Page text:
On the other hand, Intel's RibbonFET introduces a similar gate-all-around design but with a unique twist. Instead of a traditional vertical fin, RibbonFET uses nanosheet technology, where multiple flat nano-sheets are stacked to form the channel. This design offers even better control of the current flow, leading to significant gains in performance and efficiency. RibbonFET is one of Intel's flagship innovations for its advanced nodes, emphasizing the company's commitment to reclaiming technology leadership in the semiconductor space.


Intel 20A Ribbon FET (intel.com)

In a recent article Tom´s Hardware (Anton Shilow, link below) compares the advanced semiconductor technology nodes from industry TSMC and Intel, focusing on TSMC's N3P and N2 nodes against Intel's 20A and 18A nodes. Forecasted for release between 2024 and 2026, these nodes represent the forefront of semiconductor innovation. TSMC's N3P, a 3nm-class node, is set to be available by 2025 and offers performance comparable to Intel's 18A. Interestingly, TSMC's 2nm-class N2, expected in the second half of 2025, is anticipated to outpace Intel's 18A in terms of power, performance, and area advantages. Intel's 20A, arriving in 2024, promises significant advancements by introducing RibbonFET gate-all-around transistors and a backside power delivery network. The subsequent 18A will further refine these innovations. While TSMC leans on its proven FinFET technology for the N3P, it plans to introduce nanosheet GAA transistors in the N2. 

As the semiconductor race intensifies, both companies are heavily invested in outpacing each other, with TSMC focusing on technology maturity and cost-effectiveness, and Intel aiming to regain its technology leadership. The dynamics between these tech giants will shape the semiconductor industry's future.


Comparison of Advanced Semiconductor Technology Nodes: TSMC N3P & N2 vs. Intel 20A & 18A, highlighting the competitive landscape of the semiconductor industry for the years 2024-2026 based on Toms Hardware article below.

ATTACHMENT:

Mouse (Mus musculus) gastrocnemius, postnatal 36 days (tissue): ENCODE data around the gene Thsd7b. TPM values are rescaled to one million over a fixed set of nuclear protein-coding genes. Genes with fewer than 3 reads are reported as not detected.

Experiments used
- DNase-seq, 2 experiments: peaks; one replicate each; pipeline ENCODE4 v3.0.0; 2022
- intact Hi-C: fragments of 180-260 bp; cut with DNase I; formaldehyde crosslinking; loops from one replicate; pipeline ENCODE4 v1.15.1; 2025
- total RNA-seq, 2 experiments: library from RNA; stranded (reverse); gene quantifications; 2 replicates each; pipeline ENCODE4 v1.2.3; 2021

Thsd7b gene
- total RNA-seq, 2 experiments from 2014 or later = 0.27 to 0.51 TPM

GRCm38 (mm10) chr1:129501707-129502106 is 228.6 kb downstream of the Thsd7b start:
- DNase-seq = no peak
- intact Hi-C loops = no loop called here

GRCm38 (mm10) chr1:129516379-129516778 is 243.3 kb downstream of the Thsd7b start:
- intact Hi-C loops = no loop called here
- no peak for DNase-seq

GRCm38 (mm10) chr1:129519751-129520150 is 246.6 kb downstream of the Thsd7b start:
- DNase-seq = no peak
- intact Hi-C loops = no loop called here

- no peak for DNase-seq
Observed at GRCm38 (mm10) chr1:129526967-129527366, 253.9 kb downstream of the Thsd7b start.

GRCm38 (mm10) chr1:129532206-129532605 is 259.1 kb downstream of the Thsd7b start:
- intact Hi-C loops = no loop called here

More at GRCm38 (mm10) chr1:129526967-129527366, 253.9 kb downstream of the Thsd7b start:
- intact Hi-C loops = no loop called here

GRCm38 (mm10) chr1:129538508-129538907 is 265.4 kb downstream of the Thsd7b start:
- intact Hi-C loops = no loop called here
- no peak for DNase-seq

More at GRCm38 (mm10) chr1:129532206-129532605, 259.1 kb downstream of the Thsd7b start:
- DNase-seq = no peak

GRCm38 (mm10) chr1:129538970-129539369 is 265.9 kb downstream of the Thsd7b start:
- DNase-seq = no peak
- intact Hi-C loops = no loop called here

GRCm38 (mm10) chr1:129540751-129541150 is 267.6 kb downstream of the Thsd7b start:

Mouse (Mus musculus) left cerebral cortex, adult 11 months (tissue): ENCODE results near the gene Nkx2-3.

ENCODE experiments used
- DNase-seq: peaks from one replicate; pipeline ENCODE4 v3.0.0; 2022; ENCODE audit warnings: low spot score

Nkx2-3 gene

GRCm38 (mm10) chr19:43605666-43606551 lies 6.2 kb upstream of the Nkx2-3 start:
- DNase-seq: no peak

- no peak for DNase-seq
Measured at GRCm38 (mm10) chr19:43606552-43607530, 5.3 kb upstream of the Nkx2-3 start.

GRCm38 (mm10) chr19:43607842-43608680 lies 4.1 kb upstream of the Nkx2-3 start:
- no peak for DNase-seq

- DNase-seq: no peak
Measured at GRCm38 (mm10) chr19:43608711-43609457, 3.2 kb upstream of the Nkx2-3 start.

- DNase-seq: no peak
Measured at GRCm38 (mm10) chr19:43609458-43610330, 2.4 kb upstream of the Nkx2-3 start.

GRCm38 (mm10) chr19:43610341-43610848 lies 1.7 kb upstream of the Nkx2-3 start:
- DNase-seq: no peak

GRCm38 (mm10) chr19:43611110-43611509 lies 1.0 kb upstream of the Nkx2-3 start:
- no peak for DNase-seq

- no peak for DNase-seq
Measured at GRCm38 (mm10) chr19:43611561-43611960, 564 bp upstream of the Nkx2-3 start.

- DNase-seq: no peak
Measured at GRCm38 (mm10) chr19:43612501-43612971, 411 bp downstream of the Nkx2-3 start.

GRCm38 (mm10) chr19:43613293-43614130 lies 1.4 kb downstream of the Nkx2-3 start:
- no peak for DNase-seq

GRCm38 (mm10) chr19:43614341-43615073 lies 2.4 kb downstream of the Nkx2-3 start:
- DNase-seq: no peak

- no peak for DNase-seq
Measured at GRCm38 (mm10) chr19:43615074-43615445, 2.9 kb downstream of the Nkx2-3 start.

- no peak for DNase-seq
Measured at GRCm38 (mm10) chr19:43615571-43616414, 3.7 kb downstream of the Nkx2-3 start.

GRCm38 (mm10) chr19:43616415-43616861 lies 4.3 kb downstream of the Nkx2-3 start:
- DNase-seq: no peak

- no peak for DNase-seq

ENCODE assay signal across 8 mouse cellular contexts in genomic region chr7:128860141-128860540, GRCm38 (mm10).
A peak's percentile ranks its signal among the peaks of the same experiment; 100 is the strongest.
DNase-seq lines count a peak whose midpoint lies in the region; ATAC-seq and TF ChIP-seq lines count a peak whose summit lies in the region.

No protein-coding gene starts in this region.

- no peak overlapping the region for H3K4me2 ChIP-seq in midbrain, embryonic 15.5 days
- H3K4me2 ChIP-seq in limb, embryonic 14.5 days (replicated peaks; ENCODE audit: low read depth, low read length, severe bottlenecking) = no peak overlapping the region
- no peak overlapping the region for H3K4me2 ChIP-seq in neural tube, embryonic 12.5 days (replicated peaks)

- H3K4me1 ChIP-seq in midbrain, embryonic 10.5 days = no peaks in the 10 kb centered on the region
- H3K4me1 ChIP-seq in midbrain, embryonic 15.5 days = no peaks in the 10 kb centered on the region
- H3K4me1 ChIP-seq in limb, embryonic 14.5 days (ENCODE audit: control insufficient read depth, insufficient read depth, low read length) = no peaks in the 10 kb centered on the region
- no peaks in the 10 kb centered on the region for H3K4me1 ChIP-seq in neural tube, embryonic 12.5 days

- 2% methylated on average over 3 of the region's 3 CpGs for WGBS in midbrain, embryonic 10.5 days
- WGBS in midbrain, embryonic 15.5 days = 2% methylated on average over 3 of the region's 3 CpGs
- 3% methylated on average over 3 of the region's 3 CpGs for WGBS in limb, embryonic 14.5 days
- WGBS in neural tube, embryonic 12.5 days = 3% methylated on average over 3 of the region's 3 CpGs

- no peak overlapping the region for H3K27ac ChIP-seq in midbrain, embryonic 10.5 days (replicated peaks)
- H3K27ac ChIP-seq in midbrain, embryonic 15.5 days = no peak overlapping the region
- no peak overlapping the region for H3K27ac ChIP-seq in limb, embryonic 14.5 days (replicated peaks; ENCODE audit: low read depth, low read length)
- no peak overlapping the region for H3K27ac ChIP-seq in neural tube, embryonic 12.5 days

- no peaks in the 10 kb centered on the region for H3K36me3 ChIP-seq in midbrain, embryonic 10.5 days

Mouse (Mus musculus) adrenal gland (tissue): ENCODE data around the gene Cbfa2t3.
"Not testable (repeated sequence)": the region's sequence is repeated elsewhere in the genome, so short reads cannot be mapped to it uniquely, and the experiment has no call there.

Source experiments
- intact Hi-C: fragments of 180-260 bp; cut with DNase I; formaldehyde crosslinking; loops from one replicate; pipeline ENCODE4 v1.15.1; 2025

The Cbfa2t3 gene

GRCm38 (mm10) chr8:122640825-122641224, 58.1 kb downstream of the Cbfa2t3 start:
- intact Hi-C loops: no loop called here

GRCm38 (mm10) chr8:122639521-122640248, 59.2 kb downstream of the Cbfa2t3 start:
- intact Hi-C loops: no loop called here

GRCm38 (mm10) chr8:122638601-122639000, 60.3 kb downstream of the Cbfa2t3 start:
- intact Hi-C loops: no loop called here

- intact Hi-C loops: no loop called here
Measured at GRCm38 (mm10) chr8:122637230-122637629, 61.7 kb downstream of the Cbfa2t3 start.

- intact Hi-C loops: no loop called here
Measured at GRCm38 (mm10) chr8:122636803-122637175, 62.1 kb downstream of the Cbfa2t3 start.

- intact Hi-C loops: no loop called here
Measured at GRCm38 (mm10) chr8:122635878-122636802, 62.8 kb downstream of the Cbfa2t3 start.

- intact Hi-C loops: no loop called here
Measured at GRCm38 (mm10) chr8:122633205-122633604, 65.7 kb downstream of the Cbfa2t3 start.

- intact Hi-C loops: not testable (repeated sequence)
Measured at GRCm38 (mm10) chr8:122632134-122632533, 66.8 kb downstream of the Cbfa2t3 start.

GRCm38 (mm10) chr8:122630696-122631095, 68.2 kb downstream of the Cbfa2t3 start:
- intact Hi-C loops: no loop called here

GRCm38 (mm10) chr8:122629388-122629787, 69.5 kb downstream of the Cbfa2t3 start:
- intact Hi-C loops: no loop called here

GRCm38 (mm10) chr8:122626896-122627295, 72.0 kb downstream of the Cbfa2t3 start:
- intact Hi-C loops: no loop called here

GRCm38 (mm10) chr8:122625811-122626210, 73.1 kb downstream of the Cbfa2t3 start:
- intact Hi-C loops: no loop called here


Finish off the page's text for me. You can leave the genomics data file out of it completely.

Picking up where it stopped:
Sources: 

TSMC: Our 3nm Node Comparable to Intel's 1.8nm Tech | Tom's Hardware (tomshardware.com)

Intel and TSMC company web pages

Thursday, October 19, 2023

TSMC Foresees Stabilization in PC and Smartphone Demand; Remains Optimistic Amid Semiconductor Challenges

TSMC believes that the demand for personal computers and smartphones is beginning to stabilize after an extended downturn. During an earnings call, TSMC's CEO, C.C. Wei, stated that while there are early signs of stabilization in these markets, it's premature to predict a rapid recovery. There's been a notable decrease in global smartphone shipments, dropping from 1.4 billion units to 1.1 billion. However, there's been consistent demand in areas like artificial intelligence and high-performance computing, which are projected to stay strong through 2024-2025. Wei foresees potential for growth in 2024. 


He also commented on US export controls and their potential long-term effects. This comes after the US tightened regulations on AI chip exports to China, impacting major TSMC clients like Nvidia. Despite a 24.8% fall in TSMC's net profit for Q3, the company remains optimistic about its prospects, especially as it collaborates with Intel on chip production.

Wednesday, September 13, 2023

Intel to Sell 10% Stake in IMS Nanofabrication to TSMC for $4.3 Billion